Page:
Given that it brought into office the Clintonian notion of the permanent campaign – of setting out to win a popularity contest every day – that is hardly surprising. But it left Blair sensing that opportunities to bring about long-term change had been squandered. As he noted in his memoirs, after a second landslide victory was duly delivered: ‘My impatience with the scale and ambition of our reform was now carved in granite. I was going to do it, come hell or high water.’
How different from the first-term conduct of Margaret Thatcher, who in the face of a mutinous Cabinet, dire poll ratings and huge pressure to ditch her entire economic strategy, told the 1980 Tory conference: ‘You turn if you want to, the lady’s not for turning.’
Boris Johnson has so far flitted between first term Thatcher and first term Blair in his approach. He has stood firm on keeping Cummings and fended off pressure to extend the post-Brexit transition period. But there have also been several chaotic policy U-turns made in response to general clamour and with the apparent motive of not being seen to do something unpopular. The Marcus Rashford free school meals furore is but the most recent example.
This suggests that the Rt Hon member for Uxbridge and South Ruislip is himself a sucker for the new normal and must soon come to terms with the fact that if you are ahead in the polls as a PM heading into the grind of mid-term then you are probably doing something wrong. Or at least failing to do a lot of things right.
Given the very difficult economic outlook and the inevitable unpalatable decisions on taxation and some spending programmes that lie ahead (yes, Rishi Sunak will have to ask people to start paying for stuff soon), it is frankly unthinkable that the Government will be ahead in the polls for much longer anyway.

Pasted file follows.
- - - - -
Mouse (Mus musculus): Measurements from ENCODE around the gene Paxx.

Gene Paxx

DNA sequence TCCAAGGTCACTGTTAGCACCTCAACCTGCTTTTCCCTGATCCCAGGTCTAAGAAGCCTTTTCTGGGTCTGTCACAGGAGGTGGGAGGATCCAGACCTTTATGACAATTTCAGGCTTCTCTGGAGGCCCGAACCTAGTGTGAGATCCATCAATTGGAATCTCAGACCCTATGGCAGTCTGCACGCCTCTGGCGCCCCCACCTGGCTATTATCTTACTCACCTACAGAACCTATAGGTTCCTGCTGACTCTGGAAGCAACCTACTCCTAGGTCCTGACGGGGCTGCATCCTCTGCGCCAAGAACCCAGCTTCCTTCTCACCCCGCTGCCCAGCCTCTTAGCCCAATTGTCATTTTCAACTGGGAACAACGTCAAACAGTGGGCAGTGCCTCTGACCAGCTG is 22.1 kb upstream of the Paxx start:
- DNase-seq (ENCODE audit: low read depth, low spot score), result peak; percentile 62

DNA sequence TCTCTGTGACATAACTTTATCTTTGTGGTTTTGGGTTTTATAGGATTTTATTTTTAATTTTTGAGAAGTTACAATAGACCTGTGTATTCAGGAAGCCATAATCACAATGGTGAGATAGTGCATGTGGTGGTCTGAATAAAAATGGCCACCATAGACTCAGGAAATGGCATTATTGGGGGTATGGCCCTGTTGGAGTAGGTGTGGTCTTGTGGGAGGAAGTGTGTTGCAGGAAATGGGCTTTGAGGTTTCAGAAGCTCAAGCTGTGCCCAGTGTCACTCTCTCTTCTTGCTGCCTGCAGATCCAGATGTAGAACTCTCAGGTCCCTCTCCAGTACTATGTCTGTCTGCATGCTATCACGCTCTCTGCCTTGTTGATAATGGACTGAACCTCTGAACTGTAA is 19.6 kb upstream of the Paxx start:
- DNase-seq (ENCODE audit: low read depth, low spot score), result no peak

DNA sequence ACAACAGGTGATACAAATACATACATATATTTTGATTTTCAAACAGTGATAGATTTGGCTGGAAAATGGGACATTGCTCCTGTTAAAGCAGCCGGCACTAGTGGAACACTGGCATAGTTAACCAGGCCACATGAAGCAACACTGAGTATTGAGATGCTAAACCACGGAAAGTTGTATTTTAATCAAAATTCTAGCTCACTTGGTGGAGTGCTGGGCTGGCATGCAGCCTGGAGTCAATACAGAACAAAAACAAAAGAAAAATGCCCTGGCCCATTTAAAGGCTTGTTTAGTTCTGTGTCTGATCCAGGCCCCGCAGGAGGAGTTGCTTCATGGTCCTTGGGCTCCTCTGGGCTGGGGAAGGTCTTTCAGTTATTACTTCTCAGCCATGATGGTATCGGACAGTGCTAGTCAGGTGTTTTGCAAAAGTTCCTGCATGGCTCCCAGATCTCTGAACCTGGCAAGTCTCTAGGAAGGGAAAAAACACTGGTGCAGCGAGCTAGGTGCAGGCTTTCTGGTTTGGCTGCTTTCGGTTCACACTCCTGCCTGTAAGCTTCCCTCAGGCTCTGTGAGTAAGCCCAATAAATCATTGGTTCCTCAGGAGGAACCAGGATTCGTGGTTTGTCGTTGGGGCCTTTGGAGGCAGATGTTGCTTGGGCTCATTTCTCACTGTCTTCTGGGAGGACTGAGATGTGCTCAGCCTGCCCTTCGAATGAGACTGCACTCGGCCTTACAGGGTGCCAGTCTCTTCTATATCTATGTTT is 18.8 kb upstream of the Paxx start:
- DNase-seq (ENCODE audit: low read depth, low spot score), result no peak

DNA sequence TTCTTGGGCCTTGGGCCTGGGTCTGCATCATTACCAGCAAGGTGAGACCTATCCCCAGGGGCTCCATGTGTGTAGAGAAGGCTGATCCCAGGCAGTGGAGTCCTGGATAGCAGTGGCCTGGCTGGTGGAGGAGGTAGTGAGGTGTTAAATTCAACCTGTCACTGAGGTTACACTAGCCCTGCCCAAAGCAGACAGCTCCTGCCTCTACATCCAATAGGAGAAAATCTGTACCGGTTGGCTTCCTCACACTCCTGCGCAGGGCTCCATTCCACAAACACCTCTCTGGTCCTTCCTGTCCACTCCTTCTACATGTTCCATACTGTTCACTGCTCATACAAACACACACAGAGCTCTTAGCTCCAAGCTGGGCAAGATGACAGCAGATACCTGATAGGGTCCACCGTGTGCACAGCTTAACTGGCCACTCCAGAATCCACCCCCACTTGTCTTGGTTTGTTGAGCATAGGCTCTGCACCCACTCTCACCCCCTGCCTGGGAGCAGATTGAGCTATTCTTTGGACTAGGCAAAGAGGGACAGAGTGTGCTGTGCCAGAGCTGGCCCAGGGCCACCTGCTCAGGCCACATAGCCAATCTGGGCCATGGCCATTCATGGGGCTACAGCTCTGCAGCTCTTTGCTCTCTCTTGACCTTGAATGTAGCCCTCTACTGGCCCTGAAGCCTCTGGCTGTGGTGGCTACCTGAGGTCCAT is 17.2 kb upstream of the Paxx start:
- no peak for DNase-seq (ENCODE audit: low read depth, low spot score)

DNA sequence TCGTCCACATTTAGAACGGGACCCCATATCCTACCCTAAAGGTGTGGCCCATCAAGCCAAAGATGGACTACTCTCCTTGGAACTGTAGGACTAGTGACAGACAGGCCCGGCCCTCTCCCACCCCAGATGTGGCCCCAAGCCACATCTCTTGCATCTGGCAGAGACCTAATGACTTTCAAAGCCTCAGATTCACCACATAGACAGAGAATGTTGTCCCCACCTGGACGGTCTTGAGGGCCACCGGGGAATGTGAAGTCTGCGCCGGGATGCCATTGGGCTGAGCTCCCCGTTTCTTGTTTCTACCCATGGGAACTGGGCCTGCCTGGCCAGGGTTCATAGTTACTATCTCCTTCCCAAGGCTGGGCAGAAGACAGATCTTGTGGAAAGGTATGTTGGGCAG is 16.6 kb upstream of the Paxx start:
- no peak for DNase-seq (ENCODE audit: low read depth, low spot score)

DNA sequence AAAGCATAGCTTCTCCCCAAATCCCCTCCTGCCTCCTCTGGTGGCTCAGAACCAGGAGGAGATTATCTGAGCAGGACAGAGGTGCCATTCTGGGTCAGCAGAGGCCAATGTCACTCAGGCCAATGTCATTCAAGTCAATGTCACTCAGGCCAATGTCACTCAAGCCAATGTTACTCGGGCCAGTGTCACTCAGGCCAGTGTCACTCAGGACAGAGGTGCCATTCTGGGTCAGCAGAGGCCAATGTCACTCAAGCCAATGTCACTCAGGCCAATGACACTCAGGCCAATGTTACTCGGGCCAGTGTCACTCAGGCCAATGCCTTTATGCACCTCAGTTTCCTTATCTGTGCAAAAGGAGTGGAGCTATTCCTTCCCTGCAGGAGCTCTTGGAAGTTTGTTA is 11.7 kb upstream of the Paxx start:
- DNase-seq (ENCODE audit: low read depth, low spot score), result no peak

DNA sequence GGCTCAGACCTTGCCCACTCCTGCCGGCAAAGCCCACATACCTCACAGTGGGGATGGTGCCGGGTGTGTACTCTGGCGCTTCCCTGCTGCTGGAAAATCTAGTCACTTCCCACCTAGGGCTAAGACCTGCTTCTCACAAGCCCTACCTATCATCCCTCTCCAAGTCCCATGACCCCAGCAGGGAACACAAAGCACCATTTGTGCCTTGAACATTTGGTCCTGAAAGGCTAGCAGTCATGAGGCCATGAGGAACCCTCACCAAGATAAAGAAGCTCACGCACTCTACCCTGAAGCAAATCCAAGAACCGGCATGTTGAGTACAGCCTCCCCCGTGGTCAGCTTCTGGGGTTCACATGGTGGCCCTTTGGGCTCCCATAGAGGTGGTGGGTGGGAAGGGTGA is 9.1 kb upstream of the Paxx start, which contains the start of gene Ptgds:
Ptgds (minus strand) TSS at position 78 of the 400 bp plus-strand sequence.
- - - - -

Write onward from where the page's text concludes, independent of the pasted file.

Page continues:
So allowing some to make interim poll ratings the key measure of the condition of an administration with a majority of 80 and with 163 more seats than the official opposition is daft.
The entire Conservative parliamentary party needs to steel itself for a long grind and to focus on implementing the key aspects of its mission: concluding the Brexit saga, post-Covid economic bounce-back, levelling up. The toughest stuff – possibly including abandoning the ‘triple lock’ on the uprating of pensions, we now read – is coming up shortly.
I sense that there are enough wise heads among the Conservative Westminster cohort to calm the ranks of novices and the naturally nervous. One change Johnson should bring about without delay is to appoint one as a party chairman charged with instilling some of the esprit de corps that has gone AWOL and doing some good old-fashioned pro-Government Rottweilering on the airwaves. David Davis might do the job well, so among the next generation down would James Cleverly.
The existing Tory co-chairmen – the businessman Ben Elliot and the ultra-low profile minister without portfolio Amanda Milling – are not cut out for the task in hand. In politics the new normal is going to be very much like the old normal: far from plain sailing.